El Paso, Texas, Aug 3 (efe-epa).- National leaders and organizations on Monday once again remembered the 23 people killed in the mass shooting a year ago at the Cielo Vista Walmart store in El Paso, Texas, calling it “the deadliest violent act” in recent memory – and quite possibly in US history – committed against Latinos.
The Covid-19 pandemic, which in El Paso County has spiked, has forced most of the tributes and memorials to remember the 23 dead and the 22 wounded in the attack by Patrick Crusius with an assault rifle inside the store in the border city to be held virtually.
“They were teachers and bus drivers. Grandfathers and children. Americans and Mexicans. Families just out running errands. Each a life of meaning and potential – and part of what makes El Paso so very special,” presumptive Democratic presidential candidate Joe Biden said in a video message.
In honor of the victims, starting on the weekend a number of vigils and virtual tributes have been held, while the El Paso Museum of History, after offering a private tour to the families of the dead and wounded, inaugurated an online exhibit including items preserved from a makeshift memorial erected at the massacre site.
In like manner, on Monday afternoon several city parks will be illuminated with lanterns and other lighting to honor the dead, while the local Mexican Consulate in this county of more than 720,000 – more than 80 percent of whom are Hispanics – will unveil a plaque in honor of the fallen and their relatives.
“The Mexican government does not want the victims or the attack itself to be forgotten. This was one of the most serious attacks against the Mexican community in the United States and it is something that must never happen again,” Mexican Consul in El Paso Mauricio Ibarra told local media.
Orange ribbons decorated Ponder Park on Monday morning and some 200 people – including relatives of the victims and local leaders – joined a procession that left from there heading to the Walmart.
El Paso Bishop Mark Joseph Seitz, who was part of the procession, told EFE that the local community is still processing the massacre, noting that the community had discovered that it is very united, not perfect but one that would like to bridge the borders between cultures, languages and skin color.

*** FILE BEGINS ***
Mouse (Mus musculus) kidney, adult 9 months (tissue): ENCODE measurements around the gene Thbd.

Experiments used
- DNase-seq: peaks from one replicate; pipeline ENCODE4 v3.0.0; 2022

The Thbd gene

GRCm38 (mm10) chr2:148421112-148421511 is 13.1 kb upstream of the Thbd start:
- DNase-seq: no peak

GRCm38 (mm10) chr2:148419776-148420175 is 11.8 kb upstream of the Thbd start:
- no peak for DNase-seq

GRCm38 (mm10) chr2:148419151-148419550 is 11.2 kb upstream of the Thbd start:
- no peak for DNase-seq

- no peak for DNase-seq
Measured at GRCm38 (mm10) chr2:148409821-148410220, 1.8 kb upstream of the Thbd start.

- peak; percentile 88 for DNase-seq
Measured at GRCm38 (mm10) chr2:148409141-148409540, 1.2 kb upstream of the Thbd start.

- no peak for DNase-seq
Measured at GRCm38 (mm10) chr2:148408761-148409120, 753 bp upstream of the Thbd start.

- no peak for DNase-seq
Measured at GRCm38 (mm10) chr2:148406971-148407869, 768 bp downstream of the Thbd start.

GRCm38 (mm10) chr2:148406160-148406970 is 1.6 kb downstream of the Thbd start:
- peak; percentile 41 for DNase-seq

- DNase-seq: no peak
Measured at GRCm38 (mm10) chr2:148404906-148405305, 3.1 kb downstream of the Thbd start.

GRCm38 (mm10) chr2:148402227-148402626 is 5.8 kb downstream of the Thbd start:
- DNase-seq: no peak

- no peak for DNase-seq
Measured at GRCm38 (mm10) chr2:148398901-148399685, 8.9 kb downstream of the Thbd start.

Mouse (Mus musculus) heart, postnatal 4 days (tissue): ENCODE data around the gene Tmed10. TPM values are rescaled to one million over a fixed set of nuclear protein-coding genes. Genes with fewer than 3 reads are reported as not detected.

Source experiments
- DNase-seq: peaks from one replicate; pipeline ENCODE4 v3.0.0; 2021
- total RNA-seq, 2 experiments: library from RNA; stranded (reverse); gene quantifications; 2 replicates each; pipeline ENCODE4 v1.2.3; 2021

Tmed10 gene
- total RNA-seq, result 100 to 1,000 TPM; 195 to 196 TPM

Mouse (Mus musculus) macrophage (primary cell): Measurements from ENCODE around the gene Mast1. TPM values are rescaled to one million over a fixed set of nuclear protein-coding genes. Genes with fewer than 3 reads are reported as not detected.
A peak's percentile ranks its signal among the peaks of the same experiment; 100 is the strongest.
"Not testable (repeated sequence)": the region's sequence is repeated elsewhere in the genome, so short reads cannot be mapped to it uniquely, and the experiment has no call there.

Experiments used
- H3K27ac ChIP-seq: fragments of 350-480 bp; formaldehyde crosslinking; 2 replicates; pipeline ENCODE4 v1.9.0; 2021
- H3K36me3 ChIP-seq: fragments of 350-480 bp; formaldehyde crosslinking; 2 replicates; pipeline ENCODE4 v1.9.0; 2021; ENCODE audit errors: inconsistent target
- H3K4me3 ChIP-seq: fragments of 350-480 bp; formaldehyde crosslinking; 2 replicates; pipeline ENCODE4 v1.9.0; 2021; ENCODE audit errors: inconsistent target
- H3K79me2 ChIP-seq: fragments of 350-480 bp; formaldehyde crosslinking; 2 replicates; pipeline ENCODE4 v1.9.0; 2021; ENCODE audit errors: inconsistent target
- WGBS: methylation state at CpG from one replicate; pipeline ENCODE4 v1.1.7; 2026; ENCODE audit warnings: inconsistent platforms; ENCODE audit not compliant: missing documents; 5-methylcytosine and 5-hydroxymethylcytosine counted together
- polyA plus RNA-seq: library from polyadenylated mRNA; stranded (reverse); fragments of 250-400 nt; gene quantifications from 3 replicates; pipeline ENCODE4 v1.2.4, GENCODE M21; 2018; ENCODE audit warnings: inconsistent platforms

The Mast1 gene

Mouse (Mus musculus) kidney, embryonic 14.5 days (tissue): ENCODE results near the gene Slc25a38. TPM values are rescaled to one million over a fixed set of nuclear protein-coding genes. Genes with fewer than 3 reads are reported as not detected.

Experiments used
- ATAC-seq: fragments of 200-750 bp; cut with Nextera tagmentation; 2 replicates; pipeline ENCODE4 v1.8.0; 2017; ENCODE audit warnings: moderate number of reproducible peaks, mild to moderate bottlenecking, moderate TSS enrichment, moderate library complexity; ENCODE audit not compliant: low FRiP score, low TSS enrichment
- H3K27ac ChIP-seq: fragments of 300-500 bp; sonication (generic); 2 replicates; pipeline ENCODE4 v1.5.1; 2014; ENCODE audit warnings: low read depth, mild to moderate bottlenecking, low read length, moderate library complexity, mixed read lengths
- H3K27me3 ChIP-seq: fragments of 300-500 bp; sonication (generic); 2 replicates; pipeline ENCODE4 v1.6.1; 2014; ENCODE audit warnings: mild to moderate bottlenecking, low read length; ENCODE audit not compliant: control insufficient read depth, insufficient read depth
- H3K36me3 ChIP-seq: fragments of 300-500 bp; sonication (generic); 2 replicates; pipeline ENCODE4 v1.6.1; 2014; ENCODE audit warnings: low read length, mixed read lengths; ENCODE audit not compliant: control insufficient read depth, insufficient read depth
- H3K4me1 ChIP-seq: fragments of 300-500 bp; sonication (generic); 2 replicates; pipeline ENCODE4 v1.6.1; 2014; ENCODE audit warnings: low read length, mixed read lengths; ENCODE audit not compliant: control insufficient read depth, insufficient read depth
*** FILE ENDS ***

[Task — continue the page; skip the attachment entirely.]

Devora Anchondo, the sister of Andre Anchondo, one of those killed in the massacre, told EFE that “the anniversary represents something unreal.”
The participants in the march arrived at the Walmart parking lot, where they viewed the monument called “La Gran Candela” (The Big Candle), a structure made up of 22 aluminum arches to honor the 22 people who died at the scene – joined later by the 23rd victim, Guillermo Diaz, who succumbed to his wounds after being hospitalized for eight months.
To be added to the monument will be the Healing Garden, a space with palm trees at the main entrance to Azcarate Park where a commemorative metal plaque will be placed.
Crusius drove for almost 10 hours from his home near Dallas to get to the El Paso Walmart, where people from both sides of the international border regularly shop. His aim was to kill Mexicans, as he confessed to police who arrested him shortly after he carried out the attack.
The now-22-year-old, who a short time before perpetrating the massacre posted on the Internet a racist manifesto in which he said that his act was in response to the “Hispanic invasion” of Texas, is facing more than 90 state and federal charges, including first-degree murder and committing hate crimes. If found guilty, he could face the death penalty.
Meanwhile, El Paso Mayor Dee Margo told EFE that the massacre will not be allowed to define the local community, saying that she was certain that it will be merely an asterisk or footnote in the city’s history, going on to say that there is nobody living in the border region who is capable of committing a hate crime of such magnitude.
Crusius, whom she called a hate-filled “white supremacist,” had to travel to the area from 700 miles away, she said.
Using the hashtag “ElPasoStrong,” whereby many expressed their support for the victims on the Internet, the federal congresswoman representing El Paso, Veronica Escobar, joined the tributes and, like other local leaders, on her Twitter account posted the names of the 23 dead.
“My community continues to confront hate with love and to honor the victims and survivors,” Escobar said on the floor of the House of Representatives, adding that the attack “wasn’t only another tragic outcome of America’s gun violence epidemic but also a result of America’s hate epidemic, fueled by racism and xenophobia as well as rhetoric coming from the most powerful leaders in the land.”
“One year later, we still don’t have laws that make us safer from gun violence, and we still face a reckoning on hate,” Escobar added.
Residents of the city believe that unity will come from the success of the hashtag, regardless of skin color or ethnicity, and Anchondo said: “I think that things happen for a reason and that this has helped our community to be united and for people to be good-hearted.”
Along that same line, Jimmy Villatoro, one of the people who helped the victims at the time of the attack, told Hispanic television network Univision that “We’re united as a city … healing ourselves like a family.”